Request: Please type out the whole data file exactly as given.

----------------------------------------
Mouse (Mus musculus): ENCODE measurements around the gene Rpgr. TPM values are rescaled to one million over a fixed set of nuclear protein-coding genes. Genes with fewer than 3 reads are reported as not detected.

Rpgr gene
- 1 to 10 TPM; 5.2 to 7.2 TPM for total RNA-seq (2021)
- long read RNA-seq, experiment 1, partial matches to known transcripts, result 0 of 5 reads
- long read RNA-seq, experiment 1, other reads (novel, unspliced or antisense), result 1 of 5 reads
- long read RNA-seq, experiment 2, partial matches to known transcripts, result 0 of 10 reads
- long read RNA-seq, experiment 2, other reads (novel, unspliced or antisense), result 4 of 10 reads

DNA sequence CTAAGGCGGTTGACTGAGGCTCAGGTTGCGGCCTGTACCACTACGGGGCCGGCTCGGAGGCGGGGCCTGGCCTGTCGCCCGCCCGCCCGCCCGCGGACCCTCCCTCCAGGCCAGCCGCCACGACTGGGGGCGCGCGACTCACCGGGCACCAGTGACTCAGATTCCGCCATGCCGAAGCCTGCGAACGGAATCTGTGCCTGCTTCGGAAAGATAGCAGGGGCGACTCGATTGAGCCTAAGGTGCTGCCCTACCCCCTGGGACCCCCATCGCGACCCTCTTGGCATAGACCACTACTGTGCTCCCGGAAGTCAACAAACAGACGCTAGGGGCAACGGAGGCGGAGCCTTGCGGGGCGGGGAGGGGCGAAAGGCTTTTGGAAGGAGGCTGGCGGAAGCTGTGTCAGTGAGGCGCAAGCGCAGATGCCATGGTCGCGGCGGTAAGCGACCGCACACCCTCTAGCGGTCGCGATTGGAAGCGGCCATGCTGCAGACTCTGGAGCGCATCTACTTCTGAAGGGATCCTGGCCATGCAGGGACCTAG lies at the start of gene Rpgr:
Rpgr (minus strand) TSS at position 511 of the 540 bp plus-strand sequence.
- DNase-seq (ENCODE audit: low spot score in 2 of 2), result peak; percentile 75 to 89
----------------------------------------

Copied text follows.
Mouse (Mus musculus): ENCODE measurements around the gene Rpgr. TPM values are rescaled to one million over a fixed set of nuclear protein-coding genes. Genes with fewer than 3 reads are reported as not detected.

Rpgr gene
- 1 to 10 TPM; 5.2 to 7.2 TPM for total RNA-seq (2021)
- long read RNA-seq, experiment 1, partial matches to known transcripts, result 0 of 5 reads
- long read RNA-seq, experiment 1, other reads (novel, unspliced or antisense), result 1 of 5 reads
- long read RNA-seq, experiment 2, partial matches to known transcripts, result 0 of 10 reads
- long read RNA-seq, experiment 2, other reads (novel, unspliced or antisense), result 4 of 10 reads

DNA sequence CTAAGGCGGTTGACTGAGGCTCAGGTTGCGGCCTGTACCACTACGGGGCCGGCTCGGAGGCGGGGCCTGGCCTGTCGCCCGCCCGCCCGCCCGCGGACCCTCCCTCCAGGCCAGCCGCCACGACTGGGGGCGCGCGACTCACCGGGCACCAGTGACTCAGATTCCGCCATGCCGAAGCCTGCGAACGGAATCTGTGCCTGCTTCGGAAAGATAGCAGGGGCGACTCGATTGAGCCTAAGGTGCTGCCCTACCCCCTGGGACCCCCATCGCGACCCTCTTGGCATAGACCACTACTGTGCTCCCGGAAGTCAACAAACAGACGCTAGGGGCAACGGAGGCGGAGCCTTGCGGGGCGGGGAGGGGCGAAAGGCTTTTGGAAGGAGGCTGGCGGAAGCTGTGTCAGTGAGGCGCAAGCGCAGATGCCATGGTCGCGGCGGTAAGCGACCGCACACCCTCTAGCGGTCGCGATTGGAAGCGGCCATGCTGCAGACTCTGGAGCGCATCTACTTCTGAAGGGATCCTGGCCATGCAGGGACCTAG lies at the start of gene Rpgr:
Rpgr (minus strand) TSS at position 511 of the 540 bp plus-strand sequence.
- DNase-seq (ENCODE audit: low spot score in 2 of 2), result peak; percentile 75 to 89